Friday, August 27, 2010

It’s Never Too Late—or Too Early—to Make a Difference

by Michael J. Fitzpatrick, Executive Director

Wow, the summer has flown.

It’s not quite Labor Day, but college students are back at school and a new round of NAMIWalks is getting advance news coverage in local communities. The next few weeks traditionally launch grassroots activities that will continue throughout the fall and into early next year.

It’s not too late to plan and get organized.

It’s also not too early.

One person, four people or any small community organization can make a difference.

For this fall, NAMI has provided a special tool kit for Mental Illness Awareness Week, Oct. 2-9, including an “idea book” to help prepare one or more events for local public education. Another tool kit has been prepared to use over the next two months leading up to Election Day, Nov.2. Both kits can be combined for MIAW activities.

Beginning in late September, PBS stations in some communities will begin airing the documentary Unlisted: A Story of Schizophrenia. NAMI members can also sponsor screenings of the film on their own—at any time. Thanks to the producer, Delaney Ruston, M.D., NAMI members are allowed to order the home use version of Unlisted for $19.95 with copyright permission to use it for any public event, including conferences and fundraisers. The offer waives the regular institutional and educational charge of $75.00 and $135.00.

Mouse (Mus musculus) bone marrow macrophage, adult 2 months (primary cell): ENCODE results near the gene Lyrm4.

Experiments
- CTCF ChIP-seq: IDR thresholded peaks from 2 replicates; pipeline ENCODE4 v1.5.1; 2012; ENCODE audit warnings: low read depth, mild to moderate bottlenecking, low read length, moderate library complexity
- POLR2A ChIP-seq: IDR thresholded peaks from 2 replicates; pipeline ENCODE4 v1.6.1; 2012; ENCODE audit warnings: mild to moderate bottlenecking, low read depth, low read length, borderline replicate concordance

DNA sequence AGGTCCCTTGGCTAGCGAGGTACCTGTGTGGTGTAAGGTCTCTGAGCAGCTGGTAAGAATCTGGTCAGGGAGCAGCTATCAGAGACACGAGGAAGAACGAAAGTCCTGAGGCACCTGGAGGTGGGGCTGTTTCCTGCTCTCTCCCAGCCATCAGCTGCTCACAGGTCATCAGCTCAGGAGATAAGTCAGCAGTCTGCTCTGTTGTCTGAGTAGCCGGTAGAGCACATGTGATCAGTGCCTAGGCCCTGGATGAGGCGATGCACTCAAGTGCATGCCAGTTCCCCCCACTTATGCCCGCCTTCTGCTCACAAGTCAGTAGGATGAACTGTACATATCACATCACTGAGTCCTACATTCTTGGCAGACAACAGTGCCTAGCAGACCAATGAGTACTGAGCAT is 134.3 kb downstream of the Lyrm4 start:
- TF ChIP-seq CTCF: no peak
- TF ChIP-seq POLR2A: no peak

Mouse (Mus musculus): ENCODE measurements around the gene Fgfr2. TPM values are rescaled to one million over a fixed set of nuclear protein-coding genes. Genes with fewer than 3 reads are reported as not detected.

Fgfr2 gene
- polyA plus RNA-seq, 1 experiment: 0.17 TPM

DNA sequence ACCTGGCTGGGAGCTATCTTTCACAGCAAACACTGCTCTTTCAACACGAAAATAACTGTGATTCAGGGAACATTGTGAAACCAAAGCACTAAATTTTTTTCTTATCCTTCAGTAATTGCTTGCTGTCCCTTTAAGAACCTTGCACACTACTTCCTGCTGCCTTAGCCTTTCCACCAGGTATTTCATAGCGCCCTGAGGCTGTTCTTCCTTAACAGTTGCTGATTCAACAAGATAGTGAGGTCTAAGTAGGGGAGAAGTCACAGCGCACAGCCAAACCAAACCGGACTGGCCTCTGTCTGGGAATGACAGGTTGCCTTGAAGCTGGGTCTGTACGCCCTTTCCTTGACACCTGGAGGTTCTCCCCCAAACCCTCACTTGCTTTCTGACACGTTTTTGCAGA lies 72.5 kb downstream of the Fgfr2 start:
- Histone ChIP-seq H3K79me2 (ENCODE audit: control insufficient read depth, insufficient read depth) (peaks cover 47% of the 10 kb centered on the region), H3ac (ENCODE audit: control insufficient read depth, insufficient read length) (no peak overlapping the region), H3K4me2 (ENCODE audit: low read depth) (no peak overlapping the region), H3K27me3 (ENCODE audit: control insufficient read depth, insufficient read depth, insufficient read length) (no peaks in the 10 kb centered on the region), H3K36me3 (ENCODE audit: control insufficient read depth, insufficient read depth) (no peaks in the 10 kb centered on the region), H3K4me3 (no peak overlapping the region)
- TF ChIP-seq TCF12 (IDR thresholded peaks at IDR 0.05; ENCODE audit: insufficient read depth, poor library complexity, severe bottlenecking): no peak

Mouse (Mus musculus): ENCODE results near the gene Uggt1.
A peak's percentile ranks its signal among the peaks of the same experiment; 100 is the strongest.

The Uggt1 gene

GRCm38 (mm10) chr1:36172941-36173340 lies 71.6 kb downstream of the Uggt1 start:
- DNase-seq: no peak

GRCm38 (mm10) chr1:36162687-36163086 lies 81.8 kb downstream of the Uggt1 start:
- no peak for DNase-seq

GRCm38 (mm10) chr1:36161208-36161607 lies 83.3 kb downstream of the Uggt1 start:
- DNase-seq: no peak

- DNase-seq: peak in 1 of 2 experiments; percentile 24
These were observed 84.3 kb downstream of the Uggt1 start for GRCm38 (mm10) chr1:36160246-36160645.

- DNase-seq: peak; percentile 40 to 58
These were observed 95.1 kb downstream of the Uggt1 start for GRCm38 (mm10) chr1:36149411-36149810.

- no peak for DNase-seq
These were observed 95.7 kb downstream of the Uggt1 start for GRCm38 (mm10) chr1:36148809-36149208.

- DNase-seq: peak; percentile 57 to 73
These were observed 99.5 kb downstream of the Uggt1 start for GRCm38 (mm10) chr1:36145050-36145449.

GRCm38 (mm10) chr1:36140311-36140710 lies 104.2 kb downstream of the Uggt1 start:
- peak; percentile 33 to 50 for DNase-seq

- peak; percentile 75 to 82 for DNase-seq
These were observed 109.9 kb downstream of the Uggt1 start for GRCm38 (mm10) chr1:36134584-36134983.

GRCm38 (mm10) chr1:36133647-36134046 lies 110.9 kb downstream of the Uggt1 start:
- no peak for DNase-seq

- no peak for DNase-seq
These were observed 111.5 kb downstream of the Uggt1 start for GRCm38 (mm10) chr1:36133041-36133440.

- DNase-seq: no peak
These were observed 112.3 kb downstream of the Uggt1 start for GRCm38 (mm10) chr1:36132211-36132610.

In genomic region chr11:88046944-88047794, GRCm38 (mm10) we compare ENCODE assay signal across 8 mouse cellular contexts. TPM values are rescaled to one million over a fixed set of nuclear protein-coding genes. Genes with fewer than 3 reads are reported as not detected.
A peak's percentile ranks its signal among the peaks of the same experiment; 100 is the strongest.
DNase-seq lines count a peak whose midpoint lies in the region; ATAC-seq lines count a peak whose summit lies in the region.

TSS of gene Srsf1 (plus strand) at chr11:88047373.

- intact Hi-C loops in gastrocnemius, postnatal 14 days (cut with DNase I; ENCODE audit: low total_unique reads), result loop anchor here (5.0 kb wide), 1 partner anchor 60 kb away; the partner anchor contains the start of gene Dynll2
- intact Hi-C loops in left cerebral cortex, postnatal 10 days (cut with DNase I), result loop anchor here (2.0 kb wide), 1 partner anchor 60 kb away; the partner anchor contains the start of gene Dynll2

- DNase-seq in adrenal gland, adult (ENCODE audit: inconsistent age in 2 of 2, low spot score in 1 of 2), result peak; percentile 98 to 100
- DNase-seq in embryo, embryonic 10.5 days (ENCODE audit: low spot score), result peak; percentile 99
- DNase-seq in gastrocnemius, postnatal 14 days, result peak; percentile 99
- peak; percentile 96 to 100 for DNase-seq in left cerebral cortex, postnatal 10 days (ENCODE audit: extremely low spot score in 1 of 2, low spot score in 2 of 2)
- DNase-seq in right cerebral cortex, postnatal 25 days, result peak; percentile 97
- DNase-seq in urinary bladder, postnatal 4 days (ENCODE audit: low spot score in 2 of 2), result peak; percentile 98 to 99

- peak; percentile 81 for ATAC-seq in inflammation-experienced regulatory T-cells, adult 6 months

Soon after the election, Veterans’ Day will arrive. Each of these events or dates is an opportunity around which education about mental illness can be organized. Taken together, they provide a calendar and rhythm for planning. One event reinforces in building momentum and getting our voices heard.

2 comments:

Anonymous said...

Getting our voices heard - that is a wonderful goal. Why is NAMI silent so much of the time. For example, on the news a lot lately was the issue of Jennifer Aniston using the word "retard" about herself. There was an immediate and very loud response from ARC. The news picked it up, radio talk shows and tabloid TV shows really picked it up and it was heard loud and clear that even if it was meant innocently, as in the case of Ms. Aniston, such words are hurtful, destructive and will not be tolerated.

I am so angry with NAMI for their lack of ACTION on such matters. NAMI needs to speak out on behalf of those they proclaim to be advocating for.

I'll say it again - NAMI is almost worthless in regards to advocating for those who suffer from serious, SERIOUS mental illnesses.

Hopefully and finally, perhaps it really is "never too late."

NAMI needs new management beginning yesterday.

Anonymous said...

be happy and love. kiss